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Estrogen, Like Androgen, Can Affect Muscle Strength

from By Dawn Lowe, Ph.D., FACSM

Estrogens and androgens are the primary sex hormones of females and males, respectively, and these hormones are quite different. Right? We recognize androgens as anabolic steroids that influence the response of skeletal muscle to exercise in males. But what about estrogen’s influence on exercise and skeletal muscle in women? If you are not so sure about this answer, you are not alone.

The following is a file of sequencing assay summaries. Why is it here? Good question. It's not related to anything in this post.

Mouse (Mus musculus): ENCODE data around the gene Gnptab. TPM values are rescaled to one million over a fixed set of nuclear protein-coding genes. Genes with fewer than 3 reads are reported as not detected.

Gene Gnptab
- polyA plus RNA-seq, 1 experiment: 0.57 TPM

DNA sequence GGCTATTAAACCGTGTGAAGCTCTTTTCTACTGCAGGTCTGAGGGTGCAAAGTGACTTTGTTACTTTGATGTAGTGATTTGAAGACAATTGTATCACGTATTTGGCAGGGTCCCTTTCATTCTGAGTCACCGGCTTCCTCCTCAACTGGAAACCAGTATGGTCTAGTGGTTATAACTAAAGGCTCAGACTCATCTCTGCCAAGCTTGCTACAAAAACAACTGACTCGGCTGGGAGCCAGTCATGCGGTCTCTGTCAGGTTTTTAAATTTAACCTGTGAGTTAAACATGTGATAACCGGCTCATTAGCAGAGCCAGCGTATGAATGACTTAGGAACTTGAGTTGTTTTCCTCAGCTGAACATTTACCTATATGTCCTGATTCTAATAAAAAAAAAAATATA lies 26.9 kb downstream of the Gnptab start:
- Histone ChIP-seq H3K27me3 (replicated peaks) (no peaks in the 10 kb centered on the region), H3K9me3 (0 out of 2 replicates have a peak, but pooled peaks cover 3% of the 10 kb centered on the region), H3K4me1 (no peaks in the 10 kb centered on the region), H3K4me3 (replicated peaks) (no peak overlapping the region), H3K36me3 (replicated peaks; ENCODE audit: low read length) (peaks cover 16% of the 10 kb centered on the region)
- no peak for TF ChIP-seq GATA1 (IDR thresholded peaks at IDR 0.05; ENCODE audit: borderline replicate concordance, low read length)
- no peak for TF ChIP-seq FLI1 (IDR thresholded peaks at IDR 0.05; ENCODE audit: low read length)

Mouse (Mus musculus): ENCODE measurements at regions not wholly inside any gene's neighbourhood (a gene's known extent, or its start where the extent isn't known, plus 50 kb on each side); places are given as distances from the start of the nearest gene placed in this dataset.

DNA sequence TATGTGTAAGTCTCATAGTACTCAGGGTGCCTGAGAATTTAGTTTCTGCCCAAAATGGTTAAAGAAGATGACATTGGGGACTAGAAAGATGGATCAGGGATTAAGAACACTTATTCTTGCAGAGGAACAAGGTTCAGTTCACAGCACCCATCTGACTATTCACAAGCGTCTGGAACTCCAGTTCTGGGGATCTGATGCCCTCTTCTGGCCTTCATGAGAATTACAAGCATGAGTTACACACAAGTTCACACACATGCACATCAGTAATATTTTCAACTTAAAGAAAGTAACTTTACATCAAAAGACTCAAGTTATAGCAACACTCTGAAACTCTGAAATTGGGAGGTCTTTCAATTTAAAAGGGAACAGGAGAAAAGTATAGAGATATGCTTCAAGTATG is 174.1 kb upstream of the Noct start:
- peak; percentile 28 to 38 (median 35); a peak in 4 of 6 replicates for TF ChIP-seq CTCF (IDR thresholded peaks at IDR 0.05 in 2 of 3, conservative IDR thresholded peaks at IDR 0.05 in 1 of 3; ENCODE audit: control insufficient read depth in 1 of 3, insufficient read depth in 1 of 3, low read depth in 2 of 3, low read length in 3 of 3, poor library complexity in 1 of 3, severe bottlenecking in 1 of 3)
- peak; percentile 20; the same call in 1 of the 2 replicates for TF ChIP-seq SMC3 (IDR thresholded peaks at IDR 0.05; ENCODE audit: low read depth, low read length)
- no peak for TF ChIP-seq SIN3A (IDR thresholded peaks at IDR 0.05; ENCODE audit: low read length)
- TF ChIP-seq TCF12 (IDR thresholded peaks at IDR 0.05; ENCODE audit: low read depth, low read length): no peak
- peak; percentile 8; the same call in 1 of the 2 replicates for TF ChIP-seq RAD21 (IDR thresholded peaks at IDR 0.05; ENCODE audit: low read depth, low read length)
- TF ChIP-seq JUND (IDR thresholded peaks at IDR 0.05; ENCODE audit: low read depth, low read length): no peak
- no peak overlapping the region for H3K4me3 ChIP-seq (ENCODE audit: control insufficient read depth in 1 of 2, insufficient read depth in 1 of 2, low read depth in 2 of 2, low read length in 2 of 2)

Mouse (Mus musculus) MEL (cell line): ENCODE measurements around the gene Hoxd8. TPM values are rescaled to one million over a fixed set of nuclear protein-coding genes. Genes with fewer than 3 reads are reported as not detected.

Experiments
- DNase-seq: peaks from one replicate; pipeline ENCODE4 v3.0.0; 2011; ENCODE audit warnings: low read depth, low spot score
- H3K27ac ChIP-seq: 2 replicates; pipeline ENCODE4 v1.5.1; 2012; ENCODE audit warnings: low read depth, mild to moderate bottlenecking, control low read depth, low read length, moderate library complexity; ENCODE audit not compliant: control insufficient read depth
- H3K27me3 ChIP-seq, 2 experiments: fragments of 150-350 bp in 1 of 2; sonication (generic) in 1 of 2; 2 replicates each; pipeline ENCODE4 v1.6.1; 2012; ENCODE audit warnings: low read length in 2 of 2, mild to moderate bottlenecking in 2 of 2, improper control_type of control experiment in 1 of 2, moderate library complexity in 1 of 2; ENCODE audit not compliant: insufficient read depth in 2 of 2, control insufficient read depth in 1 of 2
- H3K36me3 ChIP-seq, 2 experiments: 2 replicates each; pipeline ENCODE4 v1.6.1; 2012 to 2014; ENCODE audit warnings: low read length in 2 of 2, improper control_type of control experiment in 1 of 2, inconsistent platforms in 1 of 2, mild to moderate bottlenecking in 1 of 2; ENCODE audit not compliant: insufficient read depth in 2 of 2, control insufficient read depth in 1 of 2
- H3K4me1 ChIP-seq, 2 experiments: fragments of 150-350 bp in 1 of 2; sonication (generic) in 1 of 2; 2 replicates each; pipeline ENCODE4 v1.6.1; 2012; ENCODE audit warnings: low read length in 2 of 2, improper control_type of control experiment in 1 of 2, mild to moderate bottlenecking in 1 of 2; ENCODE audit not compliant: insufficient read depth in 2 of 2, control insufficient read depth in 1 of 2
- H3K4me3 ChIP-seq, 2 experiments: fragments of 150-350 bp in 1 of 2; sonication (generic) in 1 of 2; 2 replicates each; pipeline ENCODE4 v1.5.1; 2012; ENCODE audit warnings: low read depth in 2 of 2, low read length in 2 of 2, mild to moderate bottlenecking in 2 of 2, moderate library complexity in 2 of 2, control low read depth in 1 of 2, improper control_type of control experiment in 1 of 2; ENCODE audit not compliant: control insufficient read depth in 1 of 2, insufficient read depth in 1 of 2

The literature on women is mixed, with some studies finding benefits of estrogens on skeletal muscle and exercise responses while many others not. Animal models are often used in research to address questions related to exercise and muscle adaptations, but thus far they have not added clarity to these estrogen questions. A main reason for this is that the preponderance of rodent studies are conducted on male rats and mice. This is particularly true when the scientific question revolves around aging. I remember as a post-doctoral associate causally asking senior investigators, “Why do you use male mice/rats?”, and inevitably the answer would be something like, “So that we don’t have to deal with fluctuating/changing hormones that would add variability to …” This seems reasonable given that a big advantage of using rodents in the first place is to reduce biological and environmental heterogeneity that is inherent to studies on humans. Then again, fluctuations and age-related changes in the sex hormones are biological reality. more

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